By Larry J. Baker, Superintendent
Mr. Baker, our superintendent, has been writing a series of devotions for high school and middle school students on our theme of “Fully Devoted. The following is one of those devotionals. It was read in middle and high school classrooms several Fridays ago.
“You are the salt of the earth. But if the salt loses its saltiness, how can it be made salty again? It is no longer good for anything, except to be thrown out and trampled underfoot.
“You are the light of the world. A town built on a hill cannot be hidden. Neither do people light a lamp and put it under a bowl. Instead they put it on its stand, and it gives light to everyone in the house. In the same way, let your light shine before others, that they may see your good deeds and glorify your Father in heaven.” – Matthew 5:13 – 15
When I was superintendent in another school, I conducted an interview with a family that wanted to enroll in our school. First, I asked some preliminary questions like,
- “Why do you want a Christian education?
- “How badly does your son want to come to our school?
- “Who is Jesus?
- “Can you tell me about your daughter’s personality?
- “What’s the significance of that tattoo she has running down her neck?”
I’m just kidding about that last question; I have never asked that question in an interview. But anyway, after going through some preliminary things and getting them relaxed, I asked them what they did for work. It turned out that the couple operated a Seven-Eleven store not far from the campus. So, then I followed up with one of my favorite questions, “How does your faith make a difference in how you operate your Seven-Eleven.” I could tell from my short time with this couple that they would have a good answer. They were thoughtful people and seemed to think deeply about things. They did not disappoint me.
“Mr. Baker. It gets very busy in our store. Frankly, when there are a lot of customers waiting for service, we don’t have time to talk about Jesus. We are committed to providing excellent service and creating an atmosphere where people feel welcome. We do play Christian music, but mostly, we think the difference is in how we treat people. We try to love them. We’re honest, fair and respectful. And, not to brag, but customers have even told us, ‘There’s something different in here.’ In those instances, we are happy to share what the difference is.”
Contrast that with a conversation I had with a friend who happened to serve on the board of the school in which I worked. One afternoon, we were sitting down over coffee and talking about work. He was a land-developer. He was good at what he did, meaning, he made a boat-load of money. I asked him the same question, “Tell me. How does your faith make a difference in how you do your work?” His answer surprised me.
“Larry, to be honest, I’ve never thought about that.”
Students, teachers, parents, and whoever else is reading or listening to this, indulge me for a few seconds. Reflect on this question: “How does your faith in Jesus make a difference in how you live the minutes and hours of every day?” Think about it. Here is the question again and then there will be a moment of silence. “How does your faith in Jesus make a difference in how you live the minutes and hours of every day?”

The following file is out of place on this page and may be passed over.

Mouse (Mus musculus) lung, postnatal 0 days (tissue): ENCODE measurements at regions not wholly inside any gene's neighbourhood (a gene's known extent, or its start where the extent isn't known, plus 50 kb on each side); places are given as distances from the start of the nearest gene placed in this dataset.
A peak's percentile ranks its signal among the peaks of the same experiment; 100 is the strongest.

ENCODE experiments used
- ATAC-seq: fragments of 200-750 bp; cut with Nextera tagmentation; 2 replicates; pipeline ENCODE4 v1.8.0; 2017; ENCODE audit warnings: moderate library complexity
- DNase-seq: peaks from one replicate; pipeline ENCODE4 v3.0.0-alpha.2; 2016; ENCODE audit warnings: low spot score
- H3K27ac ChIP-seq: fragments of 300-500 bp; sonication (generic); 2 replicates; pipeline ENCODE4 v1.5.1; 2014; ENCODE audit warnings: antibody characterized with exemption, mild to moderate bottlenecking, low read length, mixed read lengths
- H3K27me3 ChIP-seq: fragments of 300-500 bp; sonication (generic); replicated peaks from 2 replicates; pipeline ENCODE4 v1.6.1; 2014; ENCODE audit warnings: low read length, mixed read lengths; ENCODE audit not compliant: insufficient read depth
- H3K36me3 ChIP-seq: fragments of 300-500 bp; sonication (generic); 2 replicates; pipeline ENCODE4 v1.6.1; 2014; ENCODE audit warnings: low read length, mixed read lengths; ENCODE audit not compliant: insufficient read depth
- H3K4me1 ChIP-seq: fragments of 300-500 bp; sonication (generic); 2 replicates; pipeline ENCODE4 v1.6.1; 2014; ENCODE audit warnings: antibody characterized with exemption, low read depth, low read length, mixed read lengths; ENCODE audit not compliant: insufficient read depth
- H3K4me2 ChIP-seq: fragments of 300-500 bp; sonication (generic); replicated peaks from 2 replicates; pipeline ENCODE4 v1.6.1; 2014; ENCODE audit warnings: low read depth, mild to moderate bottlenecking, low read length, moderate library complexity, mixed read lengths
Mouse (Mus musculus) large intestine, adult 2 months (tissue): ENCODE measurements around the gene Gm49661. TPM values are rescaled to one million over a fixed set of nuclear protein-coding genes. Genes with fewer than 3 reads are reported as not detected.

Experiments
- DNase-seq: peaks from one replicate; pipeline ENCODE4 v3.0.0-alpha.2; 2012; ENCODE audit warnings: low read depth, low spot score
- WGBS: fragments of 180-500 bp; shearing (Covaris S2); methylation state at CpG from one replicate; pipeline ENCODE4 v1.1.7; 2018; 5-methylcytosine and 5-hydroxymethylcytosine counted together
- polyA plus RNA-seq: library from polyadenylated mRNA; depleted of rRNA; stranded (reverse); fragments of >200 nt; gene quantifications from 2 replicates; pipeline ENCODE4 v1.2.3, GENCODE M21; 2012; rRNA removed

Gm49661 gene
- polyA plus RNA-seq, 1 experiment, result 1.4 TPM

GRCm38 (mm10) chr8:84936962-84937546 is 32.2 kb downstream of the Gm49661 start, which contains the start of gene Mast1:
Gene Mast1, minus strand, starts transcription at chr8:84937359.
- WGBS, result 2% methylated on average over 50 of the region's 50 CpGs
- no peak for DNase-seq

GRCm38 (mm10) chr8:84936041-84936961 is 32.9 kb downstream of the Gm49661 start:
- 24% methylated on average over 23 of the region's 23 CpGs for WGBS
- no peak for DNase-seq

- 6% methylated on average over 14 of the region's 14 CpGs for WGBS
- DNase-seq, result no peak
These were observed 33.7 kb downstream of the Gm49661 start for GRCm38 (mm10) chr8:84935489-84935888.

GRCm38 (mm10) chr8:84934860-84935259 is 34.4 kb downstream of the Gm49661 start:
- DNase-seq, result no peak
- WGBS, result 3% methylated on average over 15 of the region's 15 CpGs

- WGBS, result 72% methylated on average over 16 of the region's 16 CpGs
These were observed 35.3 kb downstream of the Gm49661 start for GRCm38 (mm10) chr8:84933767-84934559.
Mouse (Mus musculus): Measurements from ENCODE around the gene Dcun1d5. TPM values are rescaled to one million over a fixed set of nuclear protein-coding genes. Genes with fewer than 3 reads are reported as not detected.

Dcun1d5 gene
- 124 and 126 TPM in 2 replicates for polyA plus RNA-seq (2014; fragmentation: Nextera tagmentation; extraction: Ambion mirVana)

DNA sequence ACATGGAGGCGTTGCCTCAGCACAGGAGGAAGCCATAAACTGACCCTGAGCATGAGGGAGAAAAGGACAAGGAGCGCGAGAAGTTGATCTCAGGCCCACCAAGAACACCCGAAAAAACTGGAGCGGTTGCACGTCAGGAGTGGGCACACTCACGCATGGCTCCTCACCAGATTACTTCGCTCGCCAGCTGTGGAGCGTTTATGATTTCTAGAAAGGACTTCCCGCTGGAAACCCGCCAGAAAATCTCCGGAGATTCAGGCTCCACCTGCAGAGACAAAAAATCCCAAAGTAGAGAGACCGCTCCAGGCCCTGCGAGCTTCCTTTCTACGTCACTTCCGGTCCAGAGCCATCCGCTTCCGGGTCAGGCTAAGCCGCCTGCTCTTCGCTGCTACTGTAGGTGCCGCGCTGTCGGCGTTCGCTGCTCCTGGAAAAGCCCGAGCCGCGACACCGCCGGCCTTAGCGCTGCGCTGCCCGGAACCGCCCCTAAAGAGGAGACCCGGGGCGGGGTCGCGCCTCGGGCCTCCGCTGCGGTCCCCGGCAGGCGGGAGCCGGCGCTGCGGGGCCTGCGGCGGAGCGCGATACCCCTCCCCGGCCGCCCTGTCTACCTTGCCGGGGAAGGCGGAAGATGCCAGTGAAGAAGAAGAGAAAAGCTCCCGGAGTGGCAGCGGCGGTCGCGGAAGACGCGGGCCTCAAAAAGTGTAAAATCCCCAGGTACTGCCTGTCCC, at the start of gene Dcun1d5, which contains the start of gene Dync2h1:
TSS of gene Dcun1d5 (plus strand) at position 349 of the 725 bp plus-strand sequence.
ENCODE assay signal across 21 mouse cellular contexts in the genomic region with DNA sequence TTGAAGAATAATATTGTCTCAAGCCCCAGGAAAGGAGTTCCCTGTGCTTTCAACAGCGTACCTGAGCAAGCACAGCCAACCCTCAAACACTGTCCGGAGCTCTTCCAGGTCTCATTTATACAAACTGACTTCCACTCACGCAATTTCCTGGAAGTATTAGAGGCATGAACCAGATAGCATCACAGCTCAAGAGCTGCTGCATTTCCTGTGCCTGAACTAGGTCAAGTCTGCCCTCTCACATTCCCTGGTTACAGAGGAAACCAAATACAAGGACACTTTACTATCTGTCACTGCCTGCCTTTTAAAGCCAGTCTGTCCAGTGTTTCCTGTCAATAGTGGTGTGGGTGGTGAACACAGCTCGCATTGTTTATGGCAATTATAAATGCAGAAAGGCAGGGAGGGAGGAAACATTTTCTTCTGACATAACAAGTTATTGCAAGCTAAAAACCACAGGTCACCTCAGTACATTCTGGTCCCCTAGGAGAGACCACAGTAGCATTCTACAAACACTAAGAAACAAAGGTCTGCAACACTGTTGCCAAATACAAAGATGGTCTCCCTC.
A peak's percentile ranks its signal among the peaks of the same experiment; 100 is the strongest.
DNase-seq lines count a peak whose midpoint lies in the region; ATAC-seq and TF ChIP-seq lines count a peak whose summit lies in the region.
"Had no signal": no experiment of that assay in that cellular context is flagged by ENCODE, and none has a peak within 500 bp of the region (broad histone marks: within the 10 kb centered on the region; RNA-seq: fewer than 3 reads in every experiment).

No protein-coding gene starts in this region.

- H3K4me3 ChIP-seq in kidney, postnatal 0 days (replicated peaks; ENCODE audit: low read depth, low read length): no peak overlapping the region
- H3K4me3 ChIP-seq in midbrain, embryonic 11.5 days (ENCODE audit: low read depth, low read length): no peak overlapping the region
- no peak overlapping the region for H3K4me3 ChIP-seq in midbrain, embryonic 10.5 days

[15-seconds of silent reflection]
OK, now, in the future if anyone ever asks you that question, you may not say, “I’ve never thought about that.” That is an unacceptable answer for any graduate of Central Valley Christian High School. You each might come up with different answers to the question. We live out our faith in different ways. We have different personalities, unique skills and varied interests, but if Jesus is Lord, we need to think about how our faith in that Lord makes a difference in our lives.
The more I think about the answer I heard from that Seven-Eleven couple, the more I like it. A fully devoted life doesn’t necessarily mean you’re talking about Jesus all day long. Similarly, you can’t claim to be fully devoted just because you start your day with devotions and prayer. If you volunteer for a 3-week mission trip, but live the rest of your summer as if Jesus did not exist, you are not fully devoted. I think it’s great when young people and adults volunteer to help with vacation Bible school or fix broken-down cabins in Kentucky, or play soccer with children in Guatemala, but fully devoted isn’t something you are for only 15 minutes a day or two or three weeks each year.
Take my moments and my days,
Let them flow in endless praise.
So, are you a Christian? Do you believe that Jesus lived on earth, died on the cross, and rose from the grave? Do you believe that he did that for you? If so, how does that faith make a difference in how you live your life?
Let’s pray about that.
Father, take our lives and let them be ever, only, and all for you. Take our moments and our days. Let them flow in endless praise. Let us praise you when we read your Word, when we pray, when we volunteer at church, when we go on service trips, sing on worship teams and play in praise bands. But, let us also praise you when we sit at lunch, when we rush the quarterback, when we work at the dairy, when we do our English homework, and when we drive our cars. We live in a world that desperately needs you. Help us to be your hands and feet for that world; help us to be the salt and light you’ve called us to be. In the name of Jesus, we pray. Amen.